Developer Kevin O’Neill does not sugarcoat the former state of the property he purchased at the corner Main Street and Woodside Avenue in Northport.
Nor does he downplay its value, or its future as an asset to the village.
“I bought the ugliest building in Northport,” O’Neill said. “And we’re replacing it with what I think, before long, is gonna be considered a beautiful landmark in Northport”
O’Neill, alongside partner Richard Dolce, is constructing the Northport Hotel at 225 Main St in Northport, adjacent to the Golden China restaurant. The three story structure will feature 24 hotel rooms on the second and third stories, leaving room for an Italian steakhouse on the ground level.
The duo also owns the John W Engeman Theater, a few hundred feet to the east of their new construction site.
O’Neill said it is the success of this venture, along with what he felt was a void in Northport’s downtown, that inspired their second.
“The theater has become regional,” he said. “People travel from pretty far away to come see our shows. Northport is such a charming little harbor town that has the appeal and access from the harbor. You can get off you boat down the block, grab a burger, catch a show.
“But one thing we felt all along that has been missing is land-lodging.”
Talking with patrons, the developer said visitors to his theater or the village often said had to venture closer to the LIE or Route 110 to find suitable hotels.
As for the planned steakhouse, he noted its ADA compatibility, which is perfect for older theater-goers.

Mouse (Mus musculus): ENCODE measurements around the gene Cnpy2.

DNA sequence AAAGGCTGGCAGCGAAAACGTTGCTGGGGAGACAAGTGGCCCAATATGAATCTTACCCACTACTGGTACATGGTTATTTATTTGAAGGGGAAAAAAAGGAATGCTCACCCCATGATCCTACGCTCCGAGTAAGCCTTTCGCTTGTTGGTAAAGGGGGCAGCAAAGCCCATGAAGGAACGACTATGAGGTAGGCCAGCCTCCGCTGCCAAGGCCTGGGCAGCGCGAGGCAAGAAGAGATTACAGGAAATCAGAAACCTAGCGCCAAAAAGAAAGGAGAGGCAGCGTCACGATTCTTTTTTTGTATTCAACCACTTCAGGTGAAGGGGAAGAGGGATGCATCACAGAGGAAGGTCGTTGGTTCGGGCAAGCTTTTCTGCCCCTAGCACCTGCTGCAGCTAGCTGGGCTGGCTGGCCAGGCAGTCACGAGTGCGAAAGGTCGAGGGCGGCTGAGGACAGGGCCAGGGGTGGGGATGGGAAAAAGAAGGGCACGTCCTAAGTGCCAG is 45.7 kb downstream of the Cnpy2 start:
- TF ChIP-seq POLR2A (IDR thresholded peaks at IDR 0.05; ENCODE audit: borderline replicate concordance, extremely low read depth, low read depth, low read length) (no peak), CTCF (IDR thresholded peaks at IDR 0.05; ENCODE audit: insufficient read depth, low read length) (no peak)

“If someone wants to get dropped off for a Sunday matinee, they can come and have lunch at our hotel across the block, go to our easy access ramp, set up and it’ll take them right into the restaurant,” O’Neill said. “The restaurant is going to have a lot of space to it so you can move in a wheelchair.”
Before the hotel could be built, O’Neill had to demolish an amalgamation of residential and business construction that was pieced together over the years. About 100 years ago, the developer said, the plot of land boasted “a beautiful old Dutch colonial set back about 100 feet from Main St.”
Decades later, a building comprising office spaces was erected around the old building.
“You had this rectangle masonry structure with a dilapidated Dutch colonial sticking out of the roof of it,” O’Neill said of the since-demolished structure.
Once the old Frankenstructure was torn down and construction of the new building began, O’Neill said the COVID-19 pandemic halted the hotel’s planning process for several months. Even after restrictions were lifted, the developers held out on heading back to the job site.
“It was different territory at that time,” O’Neill said. “I wanted to get a better handle on the economic fallout and assess when I should recommence work.”
Construction started up again last fall and has been going steadily since.
Now, O’Neill said he expects to complete construction by the first quarter of next year.
While construction of the Northport Hotel has been underway, so has a lawsuit between 225 Northport LLC and the Village of Northport.
The developers are suing the village over what they are arguing is an unlawful calculation of the building permit fee O’Neill said he paid under protest so the project could move forward.
O’Neill paid $87,130, but claims the charge should have been $28,697 based on the village’s fee schedule which his architect employed. 225 Northport LLC is seeking between $57,000 and $74,000 in the filed suit.
Village trustees filed a request to have the case thrown out, arguing the code was correctly and fairly applied and that the developers agreed to reimburse the village for the cost of an external engineering consultant.
Judge Marian Tinari denied the village’s request in a June 30 decision.
An assistant to Mayor Damon McMullen said the mayor and the village have no comment on the hotel or the lawsuit.
Top: Hoffman Grayson Architects LLC rendering of the Northport Hotel